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What Is a Brand?
A brand is a company's identity. This goes beyond the actual products and services the business provides. When a company has a strong brand identity, its customers know what to expect in terms of quality, aesthetic, function, and social significance. The components of a company's brand include the brand name itself, the product lineup, the product design (including typography, shapes, and brand color palette), packaging design, advertising, and the slogan or tagline used in content marketing. All these elements convey a brand message and brand voice to target customers—from their very first impression all the way through lifelong engagement.
Why Is Branding Important?
Branding is important because your brand image is synonymous with your business’s reputation. When you're running a small business, you can't engage with every single potential customer in your target market. You have to let the brand speak for itself. Potential customers may engage with your brand in a wide variety of formats, slowly building brand awareness over time. They might happen upon it in an online search. They might see it in a store. They might see friends and family using the product themselves. Brand strategy helps you manage perception of your product in all these contexts.
How to Build a Brand in 6 Steps
When you start the hard work of building your own brand, it’s essential to create a strong brand identity worthy of the products you provide. Here are some ways to do that.
- Craft a mission statement. Why should your company exist? If you can answer that question, you have your mission statement. If you can't yet answer it, you—like all successful business owners—must put in the time to figure out a compelling reason for being. Accept that if you can’t articulate the need your business satisfies in the marketplace, there's no way a customer will be able to. So figure out your brand guidelines and your purpose. Whenever possible, make this purpose align with your own core values. Your mission statement will be at the core of all communication going forward, so make sure it's a mission statement you are proud of.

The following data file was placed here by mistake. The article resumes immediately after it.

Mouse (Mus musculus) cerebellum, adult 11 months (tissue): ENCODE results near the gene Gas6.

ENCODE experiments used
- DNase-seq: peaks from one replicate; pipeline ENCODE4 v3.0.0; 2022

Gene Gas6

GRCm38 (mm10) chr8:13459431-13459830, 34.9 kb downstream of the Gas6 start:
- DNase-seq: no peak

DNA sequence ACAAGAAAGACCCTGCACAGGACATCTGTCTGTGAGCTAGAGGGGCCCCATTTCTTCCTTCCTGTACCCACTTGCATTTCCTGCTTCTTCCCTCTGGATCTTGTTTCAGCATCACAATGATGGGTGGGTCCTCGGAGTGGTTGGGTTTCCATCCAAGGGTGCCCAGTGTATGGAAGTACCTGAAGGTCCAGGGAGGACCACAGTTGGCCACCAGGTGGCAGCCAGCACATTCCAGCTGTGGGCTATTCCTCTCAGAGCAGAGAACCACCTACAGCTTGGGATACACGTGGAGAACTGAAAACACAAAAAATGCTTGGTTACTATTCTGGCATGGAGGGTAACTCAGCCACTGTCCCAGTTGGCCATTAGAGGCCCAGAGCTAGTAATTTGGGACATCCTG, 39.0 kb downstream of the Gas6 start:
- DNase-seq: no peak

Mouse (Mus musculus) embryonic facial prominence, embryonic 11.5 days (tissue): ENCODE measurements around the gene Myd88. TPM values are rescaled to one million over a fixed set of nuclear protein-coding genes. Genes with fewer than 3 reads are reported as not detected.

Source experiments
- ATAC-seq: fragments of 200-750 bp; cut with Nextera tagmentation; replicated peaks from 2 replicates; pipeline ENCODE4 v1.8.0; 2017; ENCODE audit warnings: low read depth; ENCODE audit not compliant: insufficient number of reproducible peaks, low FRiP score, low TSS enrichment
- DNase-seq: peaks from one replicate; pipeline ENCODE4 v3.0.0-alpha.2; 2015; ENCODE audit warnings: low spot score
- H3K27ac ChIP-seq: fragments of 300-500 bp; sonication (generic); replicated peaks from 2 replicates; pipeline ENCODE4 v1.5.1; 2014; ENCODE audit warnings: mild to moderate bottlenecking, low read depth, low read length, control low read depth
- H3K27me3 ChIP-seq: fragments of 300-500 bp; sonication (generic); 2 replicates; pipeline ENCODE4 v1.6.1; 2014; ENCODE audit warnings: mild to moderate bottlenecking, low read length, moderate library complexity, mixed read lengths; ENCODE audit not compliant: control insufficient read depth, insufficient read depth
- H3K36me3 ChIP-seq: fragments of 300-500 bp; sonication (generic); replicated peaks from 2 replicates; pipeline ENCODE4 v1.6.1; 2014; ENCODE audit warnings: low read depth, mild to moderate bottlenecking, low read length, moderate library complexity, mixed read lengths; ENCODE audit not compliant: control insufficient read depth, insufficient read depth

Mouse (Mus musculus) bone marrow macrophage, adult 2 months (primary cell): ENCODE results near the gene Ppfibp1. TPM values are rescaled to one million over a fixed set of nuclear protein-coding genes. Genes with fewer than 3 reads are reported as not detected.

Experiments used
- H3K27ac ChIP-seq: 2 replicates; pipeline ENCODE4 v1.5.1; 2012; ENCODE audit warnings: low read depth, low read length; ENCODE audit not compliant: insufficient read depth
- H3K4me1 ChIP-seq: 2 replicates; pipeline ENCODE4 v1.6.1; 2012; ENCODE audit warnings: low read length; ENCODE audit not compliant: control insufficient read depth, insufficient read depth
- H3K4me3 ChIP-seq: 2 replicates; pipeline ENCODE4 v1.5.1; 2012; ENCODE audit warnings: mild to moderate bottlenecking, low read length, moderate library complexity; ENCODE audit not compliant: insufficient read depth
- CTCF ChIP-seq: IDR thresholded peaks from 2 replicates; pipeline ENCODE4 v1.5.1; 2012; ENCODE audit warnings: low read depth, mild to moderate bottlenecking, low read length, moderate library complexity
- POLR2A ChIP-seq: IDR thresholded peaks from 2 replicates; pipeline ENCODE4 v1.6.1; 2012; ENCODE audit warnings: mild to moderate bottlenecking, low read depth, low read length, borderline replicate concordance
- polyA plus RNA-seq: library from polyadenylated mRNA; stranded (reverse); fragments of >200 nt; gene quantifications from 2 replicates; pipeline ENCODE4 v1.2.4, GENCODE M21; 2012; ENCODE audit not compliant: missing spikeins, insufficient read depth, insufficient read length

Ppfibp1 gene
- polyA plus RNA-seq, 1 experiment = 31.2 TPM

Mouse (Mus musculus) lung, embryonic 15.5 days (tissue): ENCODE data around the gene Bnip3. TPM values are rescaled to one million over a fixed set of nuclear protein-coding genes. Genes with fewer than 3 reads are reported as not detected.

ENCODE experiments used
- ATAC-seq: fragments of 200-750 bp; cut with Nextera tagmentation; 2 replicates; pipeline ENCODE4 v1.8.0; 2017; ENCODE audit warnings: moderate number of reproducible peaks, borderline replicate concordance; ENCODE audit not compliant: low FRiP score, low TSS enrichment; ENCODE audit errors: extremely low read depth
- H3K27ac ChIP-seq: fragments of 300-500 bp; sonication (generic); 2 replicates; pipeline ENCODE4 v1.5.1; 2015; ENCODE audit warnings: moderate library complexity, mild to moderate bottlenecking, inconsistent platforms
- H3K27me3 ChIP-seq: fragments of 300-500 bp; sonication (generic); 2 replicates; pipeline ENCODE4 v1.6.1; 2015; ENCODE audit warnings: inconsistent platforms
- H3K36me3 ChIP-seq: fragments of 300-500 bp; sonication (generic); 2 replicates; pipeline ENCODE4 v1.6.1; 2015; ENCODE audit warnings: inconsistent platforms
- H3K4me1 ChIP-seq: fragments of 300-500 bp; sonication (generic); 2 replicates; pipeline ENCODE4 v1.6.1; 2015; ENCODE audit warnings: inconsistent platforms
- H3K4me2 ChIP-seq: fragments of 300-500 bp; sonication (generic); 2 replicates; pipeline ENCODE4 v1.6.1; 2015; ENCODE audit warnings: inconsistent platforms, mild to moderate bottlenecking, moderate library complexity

- Identify your target audience. Who do you imagine your company serving? What are the ages, genders, nationalities, income levels, and education levels of your target audience? Once you know who you'll be serving, you can gear both your product development and your marketing efforts toward these people. Remember that many closely related products exist concurrently for both different customer bases. Often, it’s the brand identity that sets similar products apart. As you work in the branding process to identify your customer base, conduct market research whenever possible. While your gut instinct may tell you one thing, it may not be as valuable as what you can learn from surveys and focus groups.
- Think about how you want consumers to engage with your product. What kind of vibe does your product connote? If you’re selling ice cream, you probably want to promote a fun and relaxed customer experience. If you’re selling a home alarm system, you probably want to communicate safety and professionalism. A strong brand personality comes not just from what your product is but how it will be consumed.
- Decide on a message for new customers. When a potential customer encounters your product for the first time, what do you want them to think? The answer to this question will affect everything from your company name to your marketing copy (which could include both the scripts for traditional ads and copy shared by influencers). Your message will also affect your web design, from the visual identity and typeface on your website to the packaging and slogans on the products you ship.
- Unify your branding choices throughout your company. If you have employees in your small business, make sure they're all using the same brand language and visual aesthetics. A great way to get everyone on the same page is to issue a brand style guide so that all elements of company design and marketing coalesce around a shared vision.
- Embrace sub-branding when appropriate. Some large companies employ different brand identities for different product lines. The same parent company can own various sub-brands that each have their own identity and customer base. It's that kind of specificity that can separate a great brand from a forgettable one.
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